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Day Two: Beijing Bearings

June 3, 2015

It was great to have a native Chinese speaker pick us up at the airport and show us around on our first day, but CP had to get back to her everyday life as a graduate student at PKU (which I’m told is like the Harvard of China).

Here’s the interesting thing. When we took cabs with her, there was a lot of conversation back and forth during the trips between her and the cab driver about locations and directions. The only reason I mention that is because on this second full day, I would be traversing this giant city, and my plan involved both the subway and cabs. Without speaking any Chinese, this would be an adventure.

For any good adventure, it’s best to fuel up, so I made my second stop to my new favorite dumpling shop.

Armed with the translations of the menu, this second visit was a much more interesting meal. It’s very possible that in my excitement, I over-ordered a wee little bit. From my SF Chinatown days, I remember that two was a bad number of dumplings to order. I can’t remember why, but it had something to do with numerology.

So I got three of each of the following:
– Spicy snow pea dumpling
– Milk skin dumplings
– Hot bean curd bun
– White trailing plant and noodle bun

Don’t ask me what “white trailing plant” might be, but it was spicy, crunchy and delicious. Everything was delicious. The only surprise was that when I took a sip of what I thought was freshly ground soy milk, it turned out to be a warm red bean drink. That was a happy accident, because it too was delicious.

Oh yeah, and that massive load of food & drink cost a whopping two bucks. For real.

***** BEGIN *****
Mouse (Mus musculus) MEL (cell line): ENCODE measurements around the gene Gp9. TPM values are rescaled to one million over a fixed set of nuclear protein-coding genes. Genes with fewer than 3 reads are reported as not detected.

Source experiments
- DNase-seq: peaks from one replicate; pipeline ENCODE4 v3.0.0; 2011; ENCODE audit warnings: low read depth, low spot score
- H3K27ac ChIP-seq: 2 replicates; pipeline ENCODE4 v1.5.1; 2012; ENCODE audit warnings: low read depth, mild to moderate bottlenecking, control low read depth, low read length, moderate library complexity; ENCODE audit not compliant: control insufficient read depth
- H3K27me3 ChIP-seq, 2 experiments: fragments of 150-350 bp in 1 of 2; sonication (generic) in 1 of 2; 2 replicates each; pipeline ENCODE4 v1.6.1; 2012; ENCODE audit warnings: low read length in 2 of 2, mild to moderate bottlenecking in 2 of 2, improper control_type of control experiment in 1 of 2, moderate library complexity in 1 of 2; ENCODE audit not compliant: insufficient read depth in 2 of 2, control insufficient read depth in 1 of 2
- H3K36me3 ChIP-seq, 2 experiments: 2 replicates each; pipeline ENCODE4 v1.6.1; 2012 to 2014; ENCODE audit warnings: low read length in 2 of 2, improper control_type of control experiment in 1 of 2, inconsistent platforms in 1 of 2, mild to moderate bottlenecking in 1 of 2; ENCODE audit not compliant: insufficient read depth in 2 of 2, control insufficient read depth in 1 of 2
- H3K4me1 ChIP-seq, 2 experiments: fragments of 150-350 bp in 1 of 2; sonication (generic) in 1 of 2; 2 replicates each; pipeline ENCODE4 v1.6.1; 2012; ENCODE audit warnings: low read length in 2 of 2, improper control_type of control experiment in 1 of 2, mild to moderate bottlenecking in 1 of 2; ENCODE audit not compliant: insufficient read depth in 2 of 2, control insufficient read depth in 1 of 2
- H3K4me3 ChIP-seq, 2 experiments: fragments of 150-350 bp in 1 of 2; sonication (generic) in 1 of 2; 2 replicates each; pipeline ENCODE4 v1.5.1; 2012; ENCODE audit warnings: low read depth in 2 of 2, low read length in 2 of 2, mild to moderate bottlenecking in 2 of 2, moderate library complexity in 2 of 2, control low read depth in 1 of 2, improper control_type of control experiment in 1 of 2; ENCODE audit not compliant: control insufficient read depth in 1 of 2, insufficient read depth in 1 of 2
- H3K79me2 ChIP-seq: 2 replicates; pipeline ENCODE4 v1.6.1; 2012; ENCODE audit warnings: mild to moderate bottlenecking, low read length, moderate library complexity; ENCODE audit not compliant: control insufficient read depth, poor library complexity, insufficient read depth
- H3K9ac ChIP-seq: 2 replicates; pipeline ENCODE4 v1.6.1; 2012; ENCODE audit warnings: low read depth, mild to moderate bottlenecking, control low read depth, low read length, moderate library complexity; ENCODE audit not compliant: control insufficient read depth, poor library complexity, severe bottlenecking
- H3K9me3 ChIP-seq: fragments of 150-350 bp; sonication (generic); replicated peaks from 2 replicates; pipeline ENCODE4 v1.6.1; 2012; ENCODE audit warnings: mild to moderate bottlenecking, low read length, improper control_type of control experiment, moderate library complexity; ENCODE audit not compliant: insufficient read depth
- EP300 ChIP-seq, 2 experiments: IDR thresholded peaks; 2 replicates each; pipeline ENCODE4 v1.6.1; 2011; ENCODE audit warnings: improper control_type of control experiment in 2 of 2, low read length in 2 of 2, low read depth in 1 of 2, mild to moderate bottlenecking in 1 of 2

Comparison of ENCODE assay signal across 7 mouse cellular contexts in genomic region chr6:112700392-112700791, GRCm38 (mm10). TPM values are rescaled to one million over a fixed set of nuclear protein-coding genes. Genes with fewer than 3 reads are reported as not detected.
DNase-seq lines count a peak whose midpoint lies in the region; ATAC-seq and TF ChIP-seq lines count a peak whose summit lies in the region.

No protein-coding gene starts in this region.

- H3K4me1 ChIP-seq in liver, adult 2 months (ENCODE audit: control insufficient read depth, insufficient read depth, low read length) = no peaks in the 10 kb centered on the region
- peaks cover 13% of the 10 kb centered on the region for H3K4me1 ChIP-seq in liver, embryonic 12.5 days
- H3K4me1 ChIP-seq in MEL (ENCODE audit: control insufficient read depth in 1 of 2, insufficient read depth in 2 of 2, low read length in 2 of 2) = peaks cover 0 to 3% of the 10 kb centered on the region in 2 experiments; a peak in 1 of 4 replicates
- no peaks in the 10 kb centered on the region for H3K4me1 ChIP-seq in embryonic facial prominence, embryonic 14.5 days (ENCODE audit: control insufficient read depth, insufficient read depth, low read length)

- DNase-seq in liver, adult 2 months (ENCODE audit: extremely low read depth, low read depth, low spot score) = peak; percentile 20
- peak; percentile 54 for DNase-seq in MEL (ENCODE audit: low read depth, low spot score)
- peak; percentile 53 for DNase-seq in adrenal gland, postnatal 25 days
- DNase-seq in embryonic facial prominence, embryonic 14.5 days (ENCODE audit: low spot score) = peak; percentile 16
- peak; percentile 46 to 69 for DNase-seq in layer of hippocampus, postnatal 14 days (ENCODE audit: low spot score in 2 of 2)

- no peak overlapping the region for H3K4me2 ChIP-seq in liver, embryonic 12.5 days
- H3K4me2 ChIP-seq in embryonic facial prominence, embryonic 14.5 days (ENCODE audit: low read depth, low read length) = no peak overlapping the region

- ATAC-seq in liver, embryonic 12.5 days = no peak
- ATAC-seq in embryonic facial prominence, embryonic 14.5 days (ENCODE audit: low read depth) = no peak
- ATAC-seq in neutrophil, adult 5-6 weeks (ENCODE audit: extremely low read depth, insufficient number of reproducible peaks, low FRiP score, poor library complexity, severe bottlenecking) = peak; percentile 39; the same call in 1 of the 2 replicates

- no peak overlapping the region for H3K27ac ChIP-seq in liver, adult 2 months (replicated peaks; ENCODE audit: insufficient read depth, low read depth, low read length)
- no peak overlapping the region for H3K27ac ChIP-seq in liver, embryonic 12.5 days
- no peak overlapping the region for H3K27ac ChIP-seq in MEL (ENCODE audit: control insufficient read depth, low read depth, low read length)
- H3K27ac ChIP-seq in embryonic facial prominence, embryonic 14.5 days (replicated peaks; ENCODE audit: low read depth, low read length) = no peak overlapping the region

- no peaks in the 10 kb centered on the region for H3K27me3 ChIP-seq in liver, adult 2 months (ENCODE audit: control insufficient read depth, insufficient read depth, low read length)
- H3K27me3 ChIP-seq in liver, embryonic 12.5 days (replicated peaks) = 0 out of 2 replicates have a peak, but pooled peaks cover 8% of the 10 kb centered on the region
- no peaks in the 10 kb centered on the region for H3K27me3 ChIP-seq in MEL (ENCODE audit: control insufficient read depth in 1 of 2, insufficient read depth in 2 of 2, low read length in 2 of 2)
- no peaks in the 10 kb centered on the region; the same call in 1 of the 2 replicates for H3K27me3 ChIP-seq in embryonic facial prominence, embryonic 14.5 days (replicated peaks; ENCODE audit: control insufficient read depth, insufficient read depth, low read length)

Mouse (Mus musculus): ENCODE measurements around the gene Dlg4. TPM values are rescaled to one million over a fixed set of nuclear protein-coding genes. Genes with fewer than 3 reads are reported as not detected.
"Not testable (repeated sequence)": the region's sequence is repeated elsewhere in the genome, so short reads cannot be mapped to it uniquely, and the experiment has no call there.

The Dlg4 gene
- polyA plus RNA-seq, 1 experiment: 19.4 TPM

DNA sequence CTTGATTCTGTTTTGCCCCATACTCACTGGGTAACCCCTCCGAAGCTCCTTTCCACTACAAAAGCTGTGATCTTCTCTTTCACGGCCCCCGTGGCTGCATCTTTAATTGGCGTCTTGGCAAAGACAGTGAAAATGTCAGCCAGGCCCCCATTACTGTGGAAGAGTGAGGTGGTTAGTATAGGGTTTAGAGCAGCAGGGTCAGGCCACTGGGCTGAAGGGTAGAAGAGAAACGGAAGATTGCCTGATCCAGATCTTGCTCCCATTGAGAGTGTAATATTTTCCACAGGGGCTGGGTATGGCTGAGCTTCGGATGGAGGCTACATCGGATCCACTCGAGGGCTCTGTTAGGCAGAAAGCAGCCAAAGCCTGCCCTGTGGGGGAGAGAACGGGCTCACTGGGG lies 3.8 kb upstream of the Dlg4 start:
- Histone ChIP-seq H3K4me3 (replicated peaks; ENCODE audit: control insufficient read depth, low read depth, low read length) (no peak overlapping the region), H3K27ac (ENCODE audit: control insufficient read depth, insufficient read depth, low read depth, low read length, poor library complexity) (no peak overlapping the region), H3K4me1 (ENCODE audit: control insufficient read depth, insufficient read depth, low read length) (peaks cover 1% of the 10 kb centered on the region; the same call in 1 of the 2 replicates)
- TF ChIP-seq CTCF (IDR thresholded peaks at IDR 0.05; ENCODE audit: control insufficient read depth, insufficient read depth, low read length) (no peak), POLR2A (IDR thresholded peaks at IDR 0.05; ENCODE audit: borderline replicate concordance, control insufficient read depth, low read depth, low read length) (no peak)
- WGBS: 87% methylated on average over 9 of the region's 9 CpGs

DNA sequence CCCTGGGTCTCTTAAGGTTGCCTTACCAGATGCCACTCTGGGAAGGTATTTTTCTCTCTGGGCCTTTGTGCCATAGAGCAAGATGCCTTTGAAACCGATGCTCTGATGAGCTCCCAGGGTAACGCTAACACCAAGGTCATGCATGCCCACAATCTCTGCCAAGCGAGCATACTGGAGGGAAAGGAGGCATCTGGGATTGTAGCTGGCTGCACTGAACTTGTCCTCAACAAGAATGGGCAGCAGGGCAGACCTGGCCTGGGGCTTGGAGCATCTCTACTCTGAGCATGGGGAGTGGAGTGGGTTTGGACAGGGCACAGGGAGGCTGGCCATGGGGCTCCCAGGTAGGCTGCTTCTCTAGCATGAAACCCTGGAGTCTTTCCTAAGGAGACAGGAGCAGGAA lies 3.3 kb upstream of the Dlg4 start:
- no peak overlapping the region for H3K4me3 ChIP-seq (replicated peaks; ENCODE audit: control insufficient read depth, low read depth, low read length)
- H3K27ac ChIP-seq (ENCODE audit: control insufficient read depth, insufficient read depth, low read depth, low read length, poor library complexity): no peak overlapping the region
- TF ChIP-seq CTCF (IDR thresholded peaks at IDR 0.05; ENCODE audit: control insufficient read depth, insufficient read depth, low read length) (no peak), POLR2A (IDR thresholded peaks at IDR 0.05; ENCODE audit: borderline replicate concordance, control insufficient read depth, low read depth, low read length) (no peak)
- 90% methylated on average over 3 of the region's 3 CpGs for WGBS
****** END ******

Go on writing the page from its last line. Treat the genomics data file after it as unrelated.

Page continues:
On this day, when sitting on my little bench I spied a bit of a commotion on the opposite street corner. There a vendor was making another kind of breakfast street food. It was a combination of a crepe and an omelette that had a crisp piece of fried goodness in the center, a little bit of meat, and a whole lot of seasonings. It looked and smelled fantastic, and I swore I’d find a way to eat one before leaving town. But this morning with my heavy dumpling load it just wasn’t happening.

What would be happening was a train ride down to the center of Beijing. I had the address for a hand pulled noodle place, and was told it was just north of a specific metro station. So I went out in search of it.

The subways are amazing. Super easy. Super intuitive. And the trains come every three to five minutes. It’s incredible. What I didn’t figure out on my first trip was that the tickets are only good for one fare. I thought it was like the BART where I could just load up a card with money, and keep adding as needed. So I paid 7 RMB for my 5 RMB fare. That’s less than a buck for the 35 minute train ride.

Regrettably, I couldn’t make sense of the building numbers, nor did I have the Chinese characters for the restaurant in hand. So I abandoned the search and headed off for the nearby Temple of Heaven.


Wow. This was where the Emperor would engage in the annual harvest ceremony. I would love to see a reenactment of these ancient rites, because it sounded magnificent. On the south end of the temple grounds, the Emperor would change into his festival vestments. A calf would be sacrificed and lit on fire, lanterns were raised up massive poles, wine was offered, sacred tablets were procured, and everyone would march up to the Imperial Hall of Heaven where the Emperor would pray for good harvests.

I didn’t see all 273 hectares of the place. Actually, I walked the ceremonial route backwards by starting at the north gate and ending up at the south gate. It was here where I planned to take a cab to Wangfujing street.